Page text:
The ABCs of Cleanroom Standards and Cleaning Protocols
Cleanrooms are the backbone of industries where the smallest contaminants can wreak havoc. These include the pharmaceutical, technological, and scientific research fields.
However, maintaining the strict conditions within these cleanrooms isn’t a walk in the park. It requires forethought and effective cleanroom supplies and consumables. Plus, there’s a need for robust standards and thorough cleaning procedures.
This comprehensive guide will delve deep into cleanroom standards and effective cleaning routines.
Cleanroom Overview: The Basics
Cleanrooms are controlled environments where pollutants like dust, airborne microbes, aerosol particles, and chemical vapors are kept at minimal levels. These standards are maintained by implementing complex systems that control airflow, pressure, and temperature. The level of cleanliness in a cleanroom is typically denoted by the number of particles per cubic meter at a specified particle size. For instance, the cleanest cleanrooms may have just 1000 particles of specific sizes per cubic meter.
Understanding Cleanroom Standards: ISO 14644 vs. U.S. Federal Standard 209E
To ensure consistency across the industry, cleanroom standards have been developed. The two most commonly referenced are ISO 14644 and U.S. Federal Standard 209E, which was replaced by ISO 14644 in 2001. ISO 14644 outlines specific limits for particles of varying sizes, starting at 0.1 microns, whereas Federal Standard 209E uses a standard particle diameter of 0.5 microns. The ISO standard offers a more detailed classification system, providing a clearer picture of cleanliness.
Importance of Particle Counts
The impact of particular particles on a production process is determined by their volume and size. Smaller components and more sensitive devices require cleaner environments and, thus, stricter particle thresholds. Consequently, methods for detecting and differentiating aerosol (airborne) particles have improved significantly.
Resources for Cleanroom Information
Several resources are available for individuals or companies seeking comprehensive information on cleanrooms and controlled environments. These resources provide cleanroom news, discussion forums, cleaning recommendations, and cleanroom terminology.
Disclaimer: Use Information Responsibly
While these resources are valuable, it’s crucial to note that the information they provide is contributed by various websites. Although every effort is made to keep the information up-to-date and correct, no guarantee is given about the information’s completeness, accuracy, reliability, or suitability.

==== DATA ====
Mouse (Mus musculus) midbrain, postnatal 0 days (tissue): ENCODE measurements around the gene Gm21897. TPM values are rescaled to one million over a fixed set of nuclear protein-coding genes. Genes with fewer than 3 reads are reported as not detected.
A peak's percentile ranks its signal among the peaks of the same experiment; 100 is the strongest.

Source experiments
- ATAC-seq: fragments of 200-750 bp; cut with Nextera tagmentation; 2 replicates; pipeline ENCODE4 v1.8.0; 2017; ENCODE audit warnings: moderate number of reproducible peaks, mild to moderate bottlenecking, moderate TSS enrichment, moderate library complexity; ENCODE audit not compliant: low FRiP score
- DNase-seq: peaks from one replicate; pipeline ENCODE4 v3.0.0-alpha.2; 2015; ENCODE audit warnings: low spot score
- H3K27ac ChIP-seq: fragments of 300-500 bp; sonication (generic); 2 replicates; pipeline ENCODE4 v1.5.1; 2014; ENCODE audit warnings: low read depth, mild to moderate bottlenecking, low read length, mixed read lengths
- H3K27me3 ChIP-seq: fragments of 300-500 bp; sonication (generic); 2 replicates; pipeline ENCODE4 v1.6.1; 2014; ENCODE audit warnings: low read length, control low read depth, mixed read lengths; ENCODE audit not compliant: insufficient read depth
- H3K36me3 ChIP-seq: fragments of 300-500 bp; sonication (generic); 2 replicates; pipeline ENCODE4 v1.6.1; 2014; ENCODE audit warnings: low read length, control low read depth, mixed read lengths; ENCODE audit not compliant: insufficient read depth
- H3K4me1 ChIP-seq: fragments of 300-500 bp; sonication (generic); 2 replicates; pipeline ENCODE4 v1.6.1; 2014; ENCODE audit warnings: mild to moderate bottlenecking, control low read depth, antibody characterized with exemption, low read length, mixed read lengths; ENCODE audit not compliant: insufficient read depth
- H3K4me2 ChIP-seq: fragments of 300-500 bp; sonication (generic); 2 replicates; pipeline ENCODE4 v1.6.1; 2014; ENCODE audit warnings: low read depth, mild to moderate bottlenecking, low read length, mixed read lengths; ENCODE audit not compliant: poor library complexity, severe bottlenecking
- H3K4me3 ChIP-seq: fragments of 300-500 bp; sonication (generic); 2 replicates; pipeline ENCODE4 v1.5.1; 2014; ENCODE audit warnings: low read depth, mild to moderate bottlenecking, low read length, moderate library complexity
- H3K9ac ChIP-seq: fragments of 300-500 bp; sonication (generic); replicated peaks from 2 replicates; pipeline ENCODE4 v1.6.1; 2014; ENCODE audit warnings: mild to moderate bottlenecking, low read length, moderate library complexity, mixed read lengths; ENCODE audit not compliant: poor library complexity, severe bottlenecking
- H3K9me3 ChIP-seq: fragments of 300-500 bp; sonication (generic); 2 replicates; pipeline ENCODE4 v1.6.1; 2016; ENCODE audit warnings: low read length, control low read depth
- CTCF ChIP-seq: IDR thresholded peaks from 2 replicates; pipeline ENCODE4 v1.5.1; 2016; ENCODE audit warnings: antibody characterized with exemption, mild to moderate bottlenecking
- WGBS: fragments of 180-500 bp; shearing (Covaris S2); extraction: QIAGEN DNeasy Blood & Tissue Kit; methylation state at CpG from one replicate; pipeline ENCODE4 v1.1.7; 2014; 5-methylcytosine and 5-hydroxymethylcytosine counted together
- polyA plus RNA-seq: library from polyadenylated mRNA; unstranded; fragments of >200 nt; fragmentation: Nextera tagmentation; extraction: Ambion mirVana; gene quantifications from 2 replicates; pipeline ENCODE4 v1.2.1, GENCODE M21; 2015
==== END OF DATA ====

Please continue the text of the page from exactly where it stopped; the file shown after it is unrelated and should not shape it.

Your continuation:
Environmental Monitoring: Verifying Cleanliness
Your environmental monitoring (EM) program is critical to your cleaning routine. It determines whether your cleaning processes are effective. EM focuses on viable (living microorganisms) and non-viable (non-living) particles. Monitoring for both types of particles is crucial in determining the cleanliness of your critical environment. Here are some ways to monitor cleanliness:
- Active and passive air sampling
- Surface sampling with sterile swabs or contact plates
- Monitoring staff with contact plates
Monitoring Staff: The Human Factor
People are the primary source of contamination in a cleanroom. Therefore, your Standard Operating Procedure (SOP) should include strict cleanroom apparel procedures to prevent the introduction of viable and non-viable particles. Contact plates placed near your staff can help evaluate the effectiveness of your PPE and donning procedures.
Testing Cleanroom Surfaces
Monitoring surfaces like floors, walls, furniture, and equipment is essential, as these areas must be regularly cleaned and monitored for viable particle counts. Environmental surface testing can detect biological contamination and cross-contamination from previous production.
Sampling Air: The Invisible Threat
Air sampling is a crucial part of environmental monitoring. Your HVAC control systems should continuously monitor pressure, temperature, and humidity. In addition, routine monitoring for both viable and non-viable particle counts is necessary.
Maintaining cleanroom standards and implementing effective cleaning protocols is complex but necessary.
By following these guidelines, you can keep your cleanroom in tip-top condition. Remember: a clean cleanroom equals a successful operation!